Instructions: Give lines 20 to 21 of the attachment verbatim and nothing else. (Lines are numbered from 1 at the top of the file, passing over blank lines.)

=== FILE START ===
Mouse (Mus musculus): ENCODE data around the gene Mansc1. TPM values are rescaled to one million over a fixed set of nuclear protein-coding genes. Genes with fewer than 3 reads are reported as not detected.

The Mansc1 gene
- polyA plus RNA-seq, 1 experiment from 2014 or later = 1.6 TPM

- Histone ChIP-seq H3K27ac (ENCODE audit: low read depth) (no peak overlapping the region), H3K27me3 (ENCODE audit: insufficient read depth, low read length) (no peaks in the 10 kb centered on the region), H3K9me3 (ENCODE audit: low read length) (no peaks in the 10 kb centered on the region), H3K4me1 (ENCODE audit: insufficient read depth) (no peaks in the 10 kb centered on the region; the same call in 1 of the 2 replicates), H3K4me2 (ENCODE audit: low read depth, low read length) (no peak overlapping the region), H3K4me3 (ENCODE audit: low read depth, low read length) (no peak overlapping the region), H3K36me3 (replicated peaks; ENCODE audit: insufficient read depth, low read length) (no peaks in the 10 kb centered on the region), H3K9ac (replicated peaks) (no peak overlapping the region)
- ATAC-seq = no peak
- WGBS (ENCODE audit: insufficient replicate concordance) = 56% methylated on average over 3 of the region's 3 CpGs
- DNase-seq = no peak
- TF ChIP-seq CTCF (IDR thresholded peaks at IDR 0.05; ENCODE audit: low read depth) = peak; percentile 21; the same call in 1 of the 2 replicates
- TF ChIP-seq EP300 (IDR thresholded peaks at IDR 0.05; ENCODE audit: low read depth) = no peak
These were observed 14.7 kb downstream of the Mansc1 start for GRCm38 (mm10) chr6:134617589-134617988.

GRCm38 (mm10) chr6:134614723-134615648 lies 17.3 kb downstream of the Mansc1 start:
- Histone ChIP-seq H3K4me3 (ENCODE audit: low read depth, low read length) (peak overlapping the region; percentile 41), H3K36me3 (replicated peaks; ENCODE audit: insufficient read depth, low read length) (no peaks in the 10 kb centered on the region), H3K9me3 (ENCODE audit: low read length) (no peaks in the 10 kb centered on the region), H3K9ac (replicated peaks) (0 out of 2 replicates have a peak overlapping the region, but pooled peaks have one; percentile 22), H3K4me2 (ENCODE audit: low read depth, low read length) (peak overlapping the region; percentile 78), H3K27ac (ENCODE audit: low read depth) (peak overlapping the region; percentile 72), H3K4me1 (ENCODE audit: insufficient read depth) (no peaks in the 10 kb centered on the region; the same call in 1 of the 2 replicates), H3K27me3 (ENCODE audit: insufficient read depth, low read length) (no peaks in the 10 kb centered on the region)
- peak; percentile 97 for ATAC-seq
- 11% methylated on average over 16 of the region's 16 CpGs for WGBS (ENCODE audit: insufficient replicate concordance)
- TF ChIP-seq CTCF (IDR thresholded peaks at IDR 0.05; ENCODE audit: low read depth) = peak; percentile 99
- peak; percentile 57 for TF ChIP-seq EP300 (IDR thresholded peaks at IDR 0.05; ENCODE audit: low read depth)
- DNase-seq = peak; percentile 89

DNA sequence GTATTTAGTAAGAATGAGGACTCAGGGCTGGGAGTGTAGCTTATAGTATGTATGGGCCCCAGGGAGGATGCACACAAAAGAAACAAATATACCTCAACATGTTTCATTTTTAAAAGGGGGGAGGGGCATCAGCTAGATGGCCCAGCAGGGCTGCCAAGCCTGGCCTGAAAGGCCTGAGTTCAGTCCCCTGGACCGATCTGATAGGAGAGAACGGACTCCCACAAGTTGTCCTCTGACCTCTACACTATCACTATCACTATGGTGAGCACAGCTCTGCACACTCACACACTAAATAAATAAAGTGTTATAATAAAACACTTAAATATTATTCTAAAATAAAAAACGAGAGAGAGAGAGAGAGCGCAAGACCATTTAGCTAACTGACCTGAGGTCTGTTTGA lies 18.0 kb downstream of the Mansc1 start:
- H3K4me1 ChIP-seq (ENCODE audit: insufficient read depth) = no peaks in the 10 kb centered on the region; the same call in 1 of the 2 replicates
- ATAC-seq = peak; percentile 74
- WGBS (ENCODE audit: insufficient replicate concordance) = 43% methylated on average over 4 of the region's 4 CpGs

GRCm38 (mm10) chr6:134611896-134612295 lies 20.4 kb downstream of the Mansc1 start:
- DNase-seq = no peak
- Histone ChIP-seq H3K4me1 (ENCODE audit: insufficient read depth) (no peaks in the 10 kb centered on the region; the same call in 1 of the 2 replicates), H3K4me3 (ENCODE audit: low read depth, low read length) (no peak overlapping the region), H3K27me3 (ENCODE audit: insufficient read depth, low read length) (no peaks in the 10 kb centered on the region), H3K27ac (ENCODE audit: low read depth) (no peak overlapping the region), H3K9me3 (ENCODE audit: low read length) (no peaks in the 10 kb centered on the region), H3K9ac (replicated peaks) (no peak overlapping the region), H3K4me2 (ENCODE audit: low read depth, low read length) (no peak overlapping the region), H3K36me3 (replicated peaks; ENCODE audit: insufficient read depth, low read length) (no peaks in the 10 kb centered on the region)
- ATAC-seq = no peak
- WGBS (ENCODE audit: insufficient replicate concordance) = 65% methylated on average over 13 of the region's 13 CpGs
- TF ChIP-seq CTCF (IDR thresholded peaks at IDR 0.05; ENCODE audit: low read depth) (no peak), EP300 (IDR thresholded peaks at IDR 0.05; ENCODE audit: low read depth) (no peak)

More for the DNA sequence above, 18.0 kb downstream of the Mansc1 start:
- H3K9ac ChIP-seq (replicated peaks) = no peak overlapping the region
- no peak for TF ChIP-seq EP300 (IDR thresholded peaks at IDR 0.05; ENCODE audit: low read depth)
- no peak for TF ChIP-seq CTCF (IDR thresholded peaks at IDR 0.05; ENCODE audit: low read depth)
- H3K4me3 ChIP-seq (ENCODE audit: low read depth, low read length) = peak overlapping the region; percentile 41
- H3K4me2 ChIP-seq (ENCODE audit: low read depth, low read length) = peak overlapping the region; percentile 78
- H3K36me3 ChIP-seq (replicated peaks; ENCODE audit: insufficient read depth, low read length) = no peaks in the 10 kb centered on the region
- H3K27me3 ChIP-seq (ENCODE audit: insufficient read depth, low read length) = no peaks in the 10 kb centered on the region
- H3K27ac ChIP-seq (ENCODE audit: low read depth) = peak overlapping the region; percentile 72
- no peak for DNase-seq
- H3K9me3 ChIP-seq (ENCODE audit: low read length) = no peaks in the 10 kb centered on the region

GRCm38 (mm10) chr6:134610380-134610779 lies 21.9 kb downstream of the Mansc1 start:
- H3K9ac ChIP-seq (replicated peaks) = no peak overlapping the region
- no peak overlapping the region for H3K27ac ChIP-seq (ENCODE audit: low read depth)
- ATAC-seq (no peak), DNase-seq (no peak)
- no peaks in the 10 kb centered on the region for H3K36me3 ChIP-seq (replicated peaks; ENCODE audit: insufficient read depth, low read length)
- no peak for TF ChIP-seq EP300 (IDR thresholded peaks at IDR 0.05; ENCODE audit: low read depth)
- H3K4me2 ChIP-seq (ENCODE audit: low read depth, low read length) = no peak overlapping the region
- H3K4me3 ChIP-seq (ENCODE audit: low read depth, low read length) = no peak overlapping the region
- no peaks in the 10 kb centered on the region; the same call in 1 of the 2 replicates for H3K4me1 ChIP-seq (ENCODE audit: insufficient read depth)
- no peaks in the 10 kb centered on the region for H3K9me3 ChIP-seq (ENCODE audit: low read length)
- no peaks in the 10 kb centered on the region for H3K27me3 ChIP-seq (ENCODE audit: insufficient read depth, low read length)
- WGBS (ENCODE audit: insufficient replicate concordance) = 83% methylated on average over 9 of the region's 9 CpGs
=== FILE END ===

- ATAC-seq = peak; percentile 74
- WGBS (ENCODE audit: insufficient replicate concordance) = 43% methylated on average over 4 of the region's 4 CpGs